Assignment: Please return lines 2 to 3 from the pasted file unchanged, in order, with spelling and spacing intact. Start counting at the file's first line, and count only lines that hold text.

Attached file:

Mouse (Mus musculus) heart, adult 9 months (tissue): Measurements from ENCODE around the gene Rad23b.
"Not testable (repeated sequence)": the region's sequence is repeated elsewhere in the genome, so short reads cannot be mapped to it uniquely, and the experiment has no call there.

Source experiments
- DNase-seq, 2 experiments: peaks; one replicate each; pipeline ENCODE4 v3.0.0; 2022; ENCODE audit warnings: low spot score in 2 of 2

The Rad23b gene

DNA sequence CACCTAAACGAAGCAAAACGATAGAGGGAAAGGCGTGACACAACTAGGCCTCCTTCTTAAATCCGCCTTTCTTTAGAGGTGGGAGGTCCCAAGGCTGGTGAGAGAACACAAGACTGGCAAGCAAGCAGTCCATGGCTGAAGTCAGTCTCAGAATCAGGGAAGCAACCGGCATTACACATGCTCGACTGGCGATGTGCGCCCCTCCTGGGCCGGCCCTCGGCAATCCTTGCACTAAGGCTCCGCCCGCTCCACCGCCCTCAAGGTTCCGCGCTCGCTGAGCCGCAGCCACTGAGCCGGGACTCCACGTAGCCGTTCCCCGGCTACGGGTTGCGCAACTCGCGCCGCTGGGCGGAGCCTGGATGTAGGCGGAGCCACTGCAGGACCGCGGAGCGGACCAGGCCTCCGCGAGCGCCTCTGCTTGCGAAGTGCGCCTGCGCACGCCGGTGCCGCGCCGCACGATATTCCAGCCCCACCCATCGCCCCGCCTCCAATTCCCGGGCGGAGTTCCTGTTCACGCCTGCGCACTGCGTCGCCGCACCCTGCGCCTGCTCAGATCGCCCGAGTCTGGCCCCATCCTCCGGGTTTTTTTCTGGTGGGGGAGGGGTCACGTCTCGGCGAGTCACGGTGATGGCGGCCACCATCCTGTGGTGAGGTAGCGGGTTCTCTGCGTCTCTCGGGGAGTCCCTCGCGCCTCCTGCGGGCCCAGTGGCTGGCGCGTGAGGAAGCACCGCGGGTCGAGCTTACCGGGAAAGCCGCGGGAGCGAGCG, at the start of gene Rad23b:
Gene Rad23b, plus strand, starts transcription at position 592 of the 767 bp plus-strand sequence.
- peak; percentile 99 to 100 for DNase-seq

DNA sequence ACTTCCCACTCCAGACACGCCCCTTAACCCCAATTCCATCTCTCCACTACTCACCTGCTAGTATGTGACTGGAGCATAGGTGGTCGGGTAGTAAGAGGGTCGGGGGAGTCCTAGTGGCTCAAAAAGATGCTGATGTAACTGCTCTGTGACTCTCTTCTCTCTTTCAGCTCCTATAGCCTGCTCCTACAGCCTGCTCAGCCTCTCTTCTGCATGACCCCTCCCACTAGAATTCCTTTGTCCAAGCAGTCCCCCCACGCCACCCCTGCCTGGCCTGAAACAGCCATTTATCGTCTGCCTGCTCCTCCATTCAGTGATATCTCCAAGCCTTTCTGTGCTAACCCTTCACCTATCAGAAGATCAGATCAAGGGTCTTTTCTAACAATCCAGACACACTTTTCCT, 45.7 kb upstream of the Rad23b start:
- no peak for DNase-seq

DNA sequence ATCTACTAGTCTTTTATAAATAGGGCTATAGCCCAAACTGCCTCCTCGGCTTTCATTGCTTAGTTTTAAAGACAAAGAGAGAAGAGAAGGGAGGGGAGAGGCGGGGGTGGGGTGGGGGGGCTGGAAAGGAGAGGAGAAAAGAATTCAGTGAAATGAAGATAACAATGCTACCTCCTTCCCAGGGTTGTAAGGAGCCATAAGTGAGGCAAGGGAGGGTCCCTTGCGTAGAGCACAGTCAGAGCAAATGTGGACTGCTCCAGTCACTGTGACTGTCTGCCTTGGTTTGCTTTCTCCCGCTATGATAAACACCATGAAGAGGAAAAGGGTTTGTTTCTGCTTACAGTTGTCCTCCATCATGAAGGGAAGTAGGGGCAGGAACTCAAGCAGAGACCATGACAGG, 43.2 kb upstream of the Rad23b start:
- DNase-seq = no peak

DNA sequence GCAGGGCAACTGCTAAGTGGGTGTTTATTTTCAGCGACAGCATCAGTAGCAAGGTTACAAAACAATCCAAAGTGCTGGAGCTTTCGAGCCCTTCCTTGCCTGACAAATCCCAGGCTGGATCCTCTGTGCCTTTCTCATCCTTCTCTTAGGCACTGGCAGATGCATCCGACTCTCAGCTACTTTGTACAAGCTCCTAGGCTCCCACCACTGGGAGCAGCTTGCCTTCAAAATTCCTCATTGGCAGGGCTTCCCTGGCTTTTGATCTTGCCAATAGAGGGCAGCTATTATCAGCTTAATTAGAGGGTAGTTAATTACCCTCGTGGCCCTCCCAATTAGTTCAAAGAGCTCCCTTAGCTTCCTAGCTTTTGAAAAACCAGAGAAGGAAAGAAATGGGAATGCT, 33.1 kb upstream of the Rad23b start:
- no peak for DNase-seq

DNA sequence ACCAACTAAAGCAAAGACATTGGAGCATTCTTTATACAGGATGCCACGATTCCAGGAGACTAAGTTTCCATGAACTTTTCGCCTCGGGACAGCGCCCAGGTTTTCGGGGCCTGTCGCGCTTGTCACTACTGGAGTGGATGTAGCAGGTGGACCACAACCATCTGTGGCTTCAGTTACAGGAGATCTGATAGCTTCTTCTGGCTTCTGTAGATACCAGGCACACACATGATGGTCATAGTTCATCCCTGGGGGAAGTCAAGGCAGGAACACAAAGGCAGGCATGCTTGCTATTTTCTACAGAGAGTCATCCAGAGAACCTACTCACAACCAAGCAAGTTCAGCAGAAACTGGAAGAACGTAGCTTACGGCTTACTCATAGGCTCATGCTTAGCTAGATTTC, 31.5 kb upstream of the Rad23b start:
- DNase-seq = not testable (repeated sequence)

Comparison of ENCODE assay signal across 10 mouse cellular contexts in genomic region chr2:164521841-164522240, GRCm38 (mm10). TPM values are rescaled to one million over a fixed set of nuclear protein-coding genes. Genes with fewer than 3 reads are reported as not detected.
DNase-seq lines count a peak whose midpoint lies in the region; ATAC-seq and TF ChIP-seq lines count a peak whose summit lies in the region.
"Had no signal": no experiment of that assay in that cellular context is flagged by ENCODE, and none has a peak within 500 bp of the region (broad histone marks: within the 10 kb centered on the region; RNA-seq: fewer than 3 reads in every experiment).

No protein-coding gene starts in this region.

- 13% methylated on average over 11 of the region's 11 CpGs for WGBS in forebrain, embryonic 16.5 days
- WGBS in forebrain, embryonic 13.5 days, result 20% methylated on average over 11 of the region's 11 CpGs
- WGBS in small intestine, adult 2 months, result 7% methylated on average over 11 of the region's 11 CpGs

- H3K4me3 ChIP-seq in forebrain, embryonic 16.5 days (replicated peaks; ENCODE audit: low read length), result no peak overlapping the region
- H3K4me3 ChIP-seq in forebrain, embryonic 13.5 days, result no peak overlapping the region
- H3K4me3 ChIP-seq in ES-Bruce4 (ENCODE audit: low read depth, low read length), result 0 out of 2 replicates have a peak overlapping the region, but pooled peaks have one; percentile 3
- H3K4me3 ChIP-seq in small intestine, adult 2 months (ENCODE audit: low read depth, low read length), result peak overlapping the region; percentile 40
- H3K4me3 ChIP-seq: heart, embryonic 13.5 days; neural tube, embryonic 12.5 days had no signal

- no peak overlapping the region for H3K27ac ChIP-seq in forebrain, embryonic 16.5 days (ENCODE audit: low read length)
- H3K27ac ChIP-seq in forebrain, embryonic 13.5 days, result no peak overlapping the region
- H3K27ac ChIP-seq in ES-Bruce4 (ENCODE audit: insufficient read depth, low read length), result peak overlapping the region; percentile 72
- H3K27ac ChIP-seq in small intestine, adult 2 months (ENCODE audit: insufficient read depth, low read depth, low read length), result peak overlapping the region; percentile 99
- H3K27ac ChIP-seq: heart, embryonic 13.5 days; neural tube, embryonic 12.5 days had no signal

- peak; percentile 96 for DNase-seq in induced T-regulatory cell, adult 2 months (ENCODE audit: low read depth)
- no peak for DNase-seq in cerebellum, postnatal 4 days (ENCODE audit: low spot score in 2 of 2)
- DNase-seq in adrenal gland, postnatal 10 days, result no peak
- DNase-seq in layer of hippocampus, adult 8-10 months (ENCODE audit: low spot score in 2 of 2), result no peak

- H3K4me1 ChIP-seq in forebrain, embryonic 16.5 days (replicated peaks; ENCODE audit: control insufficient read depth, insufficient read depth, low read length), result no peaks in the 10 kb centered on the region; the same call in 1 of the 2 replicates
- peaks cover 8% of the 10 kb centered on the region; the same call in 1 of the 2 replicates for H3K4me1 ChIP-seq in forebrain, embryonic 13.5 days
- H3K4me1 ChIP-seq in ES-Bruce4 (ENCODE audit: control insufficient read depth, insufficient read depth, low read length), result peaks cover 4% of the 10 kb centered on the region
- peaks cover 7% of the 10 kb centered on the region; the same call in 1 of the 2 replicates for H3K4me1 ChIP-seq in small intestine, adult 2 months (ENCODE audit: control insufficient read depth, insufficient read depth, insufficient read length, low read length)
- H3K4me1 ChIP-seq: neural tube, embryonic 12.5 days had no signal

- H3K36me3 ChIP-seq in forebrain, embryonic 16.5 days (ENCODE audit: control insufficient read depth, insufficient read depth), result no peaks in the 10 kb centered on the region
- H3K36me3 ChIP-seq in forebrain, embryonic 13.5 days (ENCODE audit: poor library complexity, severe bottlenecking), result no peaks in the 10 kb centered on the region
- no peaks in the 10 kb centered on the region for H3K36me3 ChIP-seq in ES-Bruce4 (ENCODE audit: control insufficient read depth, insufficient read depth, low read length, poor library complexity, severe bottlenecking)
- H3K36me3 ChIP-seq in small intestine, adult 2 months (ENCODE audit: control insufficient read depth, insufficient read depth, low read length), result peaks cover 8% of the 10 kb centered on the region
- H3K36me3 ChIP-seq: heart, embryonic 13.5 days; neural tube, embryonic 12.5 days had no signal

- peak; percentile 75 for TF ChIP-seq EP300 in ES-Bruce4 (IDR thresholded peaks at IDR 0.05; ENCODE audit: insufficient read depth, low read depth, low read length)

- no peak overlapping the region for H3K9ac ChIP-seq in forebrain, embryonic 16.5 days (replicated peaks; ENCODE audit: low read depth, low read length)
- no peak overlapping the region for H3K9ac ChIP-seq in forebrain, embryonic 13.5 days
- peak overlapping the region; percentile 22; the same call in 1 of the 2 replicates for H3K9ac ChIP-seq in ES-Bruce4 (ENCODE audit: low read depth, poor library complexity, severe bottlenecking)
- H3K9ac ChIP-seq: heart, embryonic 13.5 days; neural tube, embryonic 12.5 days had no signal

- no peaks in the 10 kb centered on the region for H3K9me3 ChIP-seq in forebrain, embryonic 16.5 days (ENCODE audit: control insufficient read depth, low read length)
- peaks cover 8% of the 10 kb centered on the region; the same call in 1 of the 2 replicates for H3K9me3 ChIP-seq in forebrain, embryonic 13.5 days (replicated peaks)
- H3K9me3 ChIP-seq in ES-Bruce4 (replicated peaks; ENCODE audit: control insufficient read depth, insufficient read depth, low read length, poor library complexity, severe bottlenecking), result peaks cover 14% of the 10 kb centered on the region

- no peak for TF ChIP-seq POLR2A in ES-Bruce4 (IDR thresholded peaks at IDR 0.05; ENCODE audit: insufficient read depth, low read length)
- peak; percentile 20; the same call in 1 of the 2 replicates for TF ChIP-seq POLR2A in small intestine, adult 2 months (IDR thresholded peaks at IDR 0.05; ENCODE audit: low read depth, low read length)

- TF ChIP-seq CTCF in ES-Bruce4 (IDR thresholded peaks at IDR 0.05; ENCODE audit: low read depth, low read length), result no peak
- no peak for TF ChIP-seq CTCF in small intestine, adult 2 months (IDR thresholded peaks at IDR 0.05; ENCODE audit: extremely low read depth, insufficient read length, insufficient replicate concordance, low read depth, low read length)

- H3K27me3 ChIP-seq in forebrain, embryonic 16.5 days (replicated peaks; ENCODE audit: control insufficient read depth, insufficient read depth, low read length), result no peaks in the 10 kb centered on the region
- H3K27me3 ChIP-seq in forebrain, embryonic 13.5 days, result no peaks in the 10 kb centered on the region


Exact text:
"Not testable (repeated sequence)": the region's sequence is repeated elsewhere in the genome, so short reads cannot be mapped to it uniquely, and the experiment has no call there.

Source experiments